Movement building in practice
Coalitions, communities of practice and movements are strengthened and extended to address antibiotic resistance through narratives and action that contribute to universal health coverage, poverty reduction, food justice and environmental sustainability.
Structural and systematic change across the health, agricultural and environmental sectors over the last two decades, such as the global response to HIV and AIDS and the Paris climate change accords, have only been possible because of extensive, global mobilization of civil society.
It is unlikely that the current low-intensity response to antibiotic resistance can be expanded without a similar civil society mobilization. Unlike HIV/ AIDS or cancer, antibiotic resistance is not a disease and does not have dedicated patient organizations. Lack of data to document the severity of the problem and the complexity of the issue likely also contribute to the lack of a dedicated civil society movement.
Over the last five years some coalitions, communities and movements to address antibiotic resistance have emerged, including the Antibiotic Resistance Coalition (ARC), which was initiated with support from ReAct. Yet groups like this are few and far between, and are not yet of a size which sufficiently can respond to the multi-dimensional and global challenge that antibiotic resistance represents.
Multiple international organizations point to the lack of civil society engagement as one of the key threats to a long-term effective response to antibiotic resistance, including as actors that can drive change in behavior and social norms.
Furthermore, without effective civil society mobilization and participation, any response, whether robust or weak, will risk not taking into account the particular challenges that local communities face. This includes lack of access to basic health care and how antibiotic resistance negatively affects structural issues such as poverty, food justice and the environment.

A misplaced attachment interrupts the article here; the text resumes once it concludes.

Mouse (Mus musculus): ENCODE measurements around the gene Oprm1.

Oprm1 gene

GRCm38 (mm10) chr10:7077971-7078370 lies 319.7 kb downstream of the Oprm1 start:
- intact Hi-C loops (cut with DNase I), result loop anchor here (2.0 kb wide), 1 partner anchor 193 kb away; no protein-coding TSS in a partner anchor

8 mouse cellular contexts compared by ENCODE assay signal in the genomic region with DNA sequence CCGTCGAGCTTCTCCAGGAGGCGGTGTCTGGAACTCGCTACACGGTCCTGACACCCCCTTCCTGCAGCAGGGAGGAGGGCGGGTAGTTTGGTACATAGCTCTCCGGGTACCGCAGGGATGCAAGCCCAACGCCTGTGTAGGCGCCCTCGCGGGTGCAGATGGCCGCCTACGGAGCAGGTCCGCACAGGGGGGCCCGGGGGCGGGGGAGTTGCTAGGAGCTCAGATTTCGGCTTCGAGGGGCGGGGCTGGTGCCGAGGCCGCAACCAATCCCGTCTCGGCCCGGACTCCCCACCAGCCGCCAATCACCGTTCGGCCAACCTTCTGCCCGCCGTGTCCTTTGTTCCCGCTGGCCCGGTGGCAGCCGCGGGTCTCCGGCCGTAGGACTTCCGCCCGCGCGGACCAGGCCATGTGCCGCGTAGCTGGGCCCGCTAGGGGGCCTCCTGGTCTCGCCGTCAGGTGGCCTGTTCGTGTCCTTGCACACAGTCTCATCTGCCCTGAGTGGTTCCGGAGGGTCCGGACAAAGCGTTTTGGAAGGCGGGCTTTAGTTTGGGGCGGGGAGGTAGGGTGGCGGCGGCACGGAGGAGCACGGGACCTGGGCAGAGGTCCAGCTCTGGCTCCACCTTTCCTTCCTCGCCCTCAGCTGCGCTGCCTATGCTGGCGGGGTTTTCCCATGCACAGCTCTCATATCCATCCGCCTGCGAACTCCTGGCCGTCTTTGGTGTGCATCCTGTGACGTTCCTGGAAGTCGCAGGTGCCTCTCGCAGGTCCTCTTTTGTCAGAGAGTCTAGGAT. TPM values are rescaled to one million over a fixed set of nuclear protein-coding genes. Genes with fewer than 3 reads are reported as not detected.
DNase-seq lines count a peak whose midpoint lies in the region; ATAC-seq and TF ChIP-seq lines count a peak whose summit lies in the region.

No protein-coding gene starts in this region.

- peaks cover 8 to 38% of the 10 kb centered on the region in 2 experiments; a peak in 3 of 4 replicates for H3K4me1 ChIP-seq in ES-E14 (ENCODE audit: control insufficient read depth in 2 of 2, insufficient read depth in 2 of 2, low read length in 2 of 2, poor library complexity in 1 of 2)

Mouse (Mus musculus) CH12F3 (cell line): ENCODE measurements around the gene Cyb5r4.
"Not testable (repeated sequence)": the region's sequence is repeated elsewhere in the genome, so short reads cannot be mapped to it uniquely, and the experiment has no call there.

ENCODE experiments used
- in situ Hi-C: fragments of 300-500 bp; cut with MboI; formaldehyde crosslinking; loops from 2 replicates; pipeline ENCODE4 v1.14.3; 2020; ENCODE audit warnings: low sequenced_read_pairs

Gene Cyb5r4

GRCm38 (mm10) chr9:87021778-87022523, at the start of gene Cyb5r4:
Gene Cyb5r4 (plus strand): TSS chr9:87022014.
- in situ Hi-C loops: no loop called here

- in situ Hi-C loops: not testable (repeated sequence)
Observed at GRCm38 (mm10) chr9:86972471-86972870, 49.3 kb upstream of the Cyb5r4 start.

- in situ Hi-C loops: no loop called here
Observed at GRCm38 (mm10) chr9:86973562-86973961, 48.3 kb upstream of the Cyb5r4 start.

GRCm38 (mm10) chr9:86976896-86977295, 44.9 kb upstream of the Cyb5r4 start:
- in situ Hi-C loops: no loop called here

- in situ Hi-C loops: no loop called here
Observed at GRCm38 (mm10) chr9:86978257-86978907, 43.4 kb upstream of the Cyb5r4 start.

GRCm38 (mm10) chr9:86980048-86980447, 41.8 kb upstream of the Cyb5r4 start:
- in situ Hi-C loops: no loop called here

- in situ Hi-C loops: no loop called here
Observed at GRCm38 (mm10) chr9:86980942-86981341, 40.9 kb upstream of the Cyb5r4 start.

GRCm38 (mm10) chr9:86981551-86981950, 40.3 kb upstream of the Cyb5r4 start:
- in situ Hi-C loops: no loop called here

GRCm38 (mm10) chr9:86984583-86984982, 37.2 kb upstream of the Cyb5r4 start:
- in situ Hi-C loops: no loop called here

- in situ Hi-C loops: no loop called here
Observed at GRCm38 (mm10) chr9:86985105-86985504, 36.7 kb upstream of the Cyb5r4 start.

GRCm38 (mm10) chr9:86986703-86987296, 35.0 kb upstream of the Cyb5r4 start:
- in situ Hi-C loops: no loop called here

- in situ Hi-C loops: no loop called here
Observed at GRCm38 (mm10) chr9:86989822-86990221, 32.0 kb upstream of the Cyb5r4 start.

By developing evidence-based narratives on how areas such as food justice, poverty reduction, the environment and universal health coverage are intimately tied to and impacted by antibiotic resistance, ReAct can encourage and inspire movements, organizations, individuals, professional societies and experts working on these issues to start addressing antibiotic resistance in their spheres of work.
As more organizations, movements and communities start to engage upon antibiotic resistance, ReAct will seek to use existing or create new forums that can facilitate the building of strategic connections and collective mobilization to address antibiotic resistance across sectors.
Finally, as the breadth of organizations working on antibiotic resistance grows and starts to formulate effective approaches to address the issue, governments, industry and international organizations will come under increased pressure to adopting solutions reflecting these inter-sectoral perspectives. The broader engagement by civil society will be crucial to holding key stakeholders true to the adopted principles, perspectives and commitments.
Concerns of low- and middle-income countries countries and their particular public health priorities are amplified in global and national level discussions.
Movements, communities and civil society groups working across multiple sectors can provide effective oversight of key actors and influence antibiotic resistance policy and practice.